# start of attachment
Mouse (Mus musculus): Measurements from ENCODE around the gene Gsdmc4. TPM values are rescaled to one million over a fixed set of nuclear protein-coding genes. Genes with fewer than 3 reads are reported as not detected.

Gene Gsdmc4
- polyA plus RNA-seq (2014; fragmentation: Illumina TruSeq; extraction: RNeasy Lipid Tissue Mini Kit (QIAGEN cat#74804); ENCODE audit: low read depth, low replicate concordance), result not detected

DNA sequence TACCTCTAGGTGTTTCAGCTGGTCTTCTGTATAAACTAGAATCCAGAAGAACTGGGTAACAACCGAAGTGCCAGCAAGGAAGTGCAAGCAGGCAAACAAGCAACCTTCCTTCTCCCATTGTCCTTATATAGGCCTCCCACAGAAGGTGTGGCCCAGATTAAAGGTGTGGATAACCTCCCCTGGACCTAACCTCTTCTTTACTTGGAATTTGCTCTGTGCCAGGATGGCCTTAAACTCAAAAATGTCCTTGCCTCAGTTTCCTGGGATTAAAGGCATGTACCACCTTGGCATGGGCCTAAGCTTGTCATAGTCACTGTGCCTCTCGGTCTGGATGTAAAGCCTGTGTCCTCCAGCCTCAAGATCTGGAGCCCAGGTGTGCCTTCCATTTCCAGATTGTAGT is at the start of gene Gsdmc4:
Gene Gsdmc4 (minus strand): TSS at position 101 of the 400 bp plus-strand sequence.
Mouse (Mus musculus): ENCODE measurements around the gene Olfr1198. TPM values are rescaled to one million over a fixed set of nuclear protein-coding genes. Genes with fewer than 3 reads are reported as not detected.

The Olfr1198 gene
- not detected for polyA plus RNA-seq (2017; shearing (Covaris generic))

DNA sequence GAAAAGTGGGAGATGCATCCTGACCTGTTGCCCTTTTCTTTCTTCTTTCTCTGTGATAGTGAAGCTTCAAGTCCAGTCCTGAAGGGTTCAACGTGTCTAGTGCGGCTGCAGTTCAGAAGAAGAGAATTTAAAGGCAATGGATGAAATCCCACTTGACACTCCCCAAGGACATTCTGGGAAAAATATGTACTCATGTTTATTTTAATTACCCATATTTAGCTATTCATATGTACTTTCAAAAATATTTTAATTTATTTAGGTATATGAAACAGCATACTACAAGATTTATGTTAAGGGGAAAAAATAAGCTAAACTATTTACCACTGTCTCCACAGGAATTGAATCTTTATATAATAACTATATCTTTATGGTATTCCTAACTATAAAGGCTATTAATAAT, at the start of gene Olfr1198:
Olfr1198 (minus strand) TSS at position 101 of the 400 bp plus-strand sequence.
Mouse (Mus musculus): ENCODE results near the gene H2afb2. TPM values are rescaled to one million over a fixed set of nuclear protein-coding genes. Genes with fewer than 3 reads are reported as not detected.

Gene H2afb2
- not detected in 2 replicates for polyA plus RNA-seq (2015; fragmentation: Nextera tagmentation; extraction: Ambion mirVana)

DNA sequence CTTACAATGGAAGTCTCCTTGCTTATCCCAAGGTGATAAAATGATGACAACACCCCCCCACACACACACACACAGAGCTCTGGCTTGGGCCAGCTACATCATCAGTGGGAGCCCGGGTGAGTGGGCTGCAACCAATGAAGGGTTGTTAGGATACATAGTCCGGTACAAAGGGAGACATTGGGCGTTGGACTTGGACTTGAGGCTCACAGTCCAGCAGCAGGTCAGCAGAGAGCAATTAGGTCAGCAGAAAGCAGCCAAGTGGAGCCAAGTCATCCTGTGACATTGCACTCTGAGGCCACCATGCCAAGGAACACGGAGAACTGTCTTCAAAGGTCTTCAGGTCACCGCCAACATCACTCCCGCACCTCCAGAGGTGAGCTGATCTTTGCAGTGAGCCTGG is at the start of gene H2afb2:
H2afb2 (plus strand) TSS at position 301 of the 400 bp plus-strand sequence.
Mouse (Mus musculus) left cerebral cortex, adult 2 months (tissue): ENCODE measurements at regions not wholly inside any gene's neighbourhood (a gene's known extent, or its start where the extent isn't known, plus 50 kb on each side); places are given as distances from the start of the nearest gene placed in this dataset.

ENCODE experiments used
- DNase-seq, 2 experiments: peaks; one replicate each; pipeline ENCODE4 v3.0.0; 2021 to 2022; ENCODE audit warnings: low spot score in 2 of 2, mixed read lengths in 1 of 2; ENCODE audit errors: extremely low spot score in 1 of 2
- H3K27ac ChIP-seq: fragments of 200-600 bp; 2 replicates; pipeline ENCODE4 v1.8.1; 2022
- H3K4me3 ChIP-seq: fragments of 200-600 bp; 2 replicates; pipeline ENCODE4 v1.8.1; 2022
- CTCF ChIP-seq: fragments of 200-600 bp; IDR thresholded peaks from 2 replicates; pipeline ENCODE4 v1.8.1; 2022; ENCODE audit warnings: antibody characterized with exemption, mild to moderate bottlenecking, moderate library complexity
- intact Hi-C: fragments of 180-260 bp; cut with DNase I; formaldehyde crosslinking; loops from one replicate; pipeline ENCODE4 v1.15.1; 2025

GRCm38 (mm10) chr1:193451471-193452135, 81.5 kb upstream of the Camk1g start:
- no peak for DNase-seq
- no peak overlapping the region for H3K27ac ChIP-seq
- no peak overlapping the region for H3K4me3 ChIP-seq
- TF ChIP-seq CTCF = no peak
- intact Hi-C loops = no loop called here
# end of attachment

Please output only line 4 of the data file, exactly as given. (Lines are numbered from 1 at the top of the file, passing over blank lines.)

DNA sequence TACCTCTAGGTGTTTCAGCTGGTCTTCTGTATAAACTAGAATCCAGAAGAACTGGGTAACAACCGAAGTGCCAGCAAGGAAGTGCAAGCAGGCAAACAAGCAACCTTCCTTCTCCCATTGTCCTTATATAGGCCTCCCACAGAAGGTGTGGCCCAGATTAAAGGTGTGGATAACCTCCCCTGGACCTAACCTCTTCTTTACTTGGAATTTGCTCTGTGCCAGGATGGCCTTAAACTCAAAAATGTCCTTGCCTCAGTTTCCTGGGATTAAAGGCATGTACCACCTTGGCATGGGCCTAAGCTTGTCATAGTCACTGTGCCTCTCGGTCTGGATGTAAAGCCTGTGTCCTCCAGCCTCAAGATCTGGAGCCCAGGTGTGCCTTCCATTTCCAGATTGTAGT is at the start of gene Gsdmc4: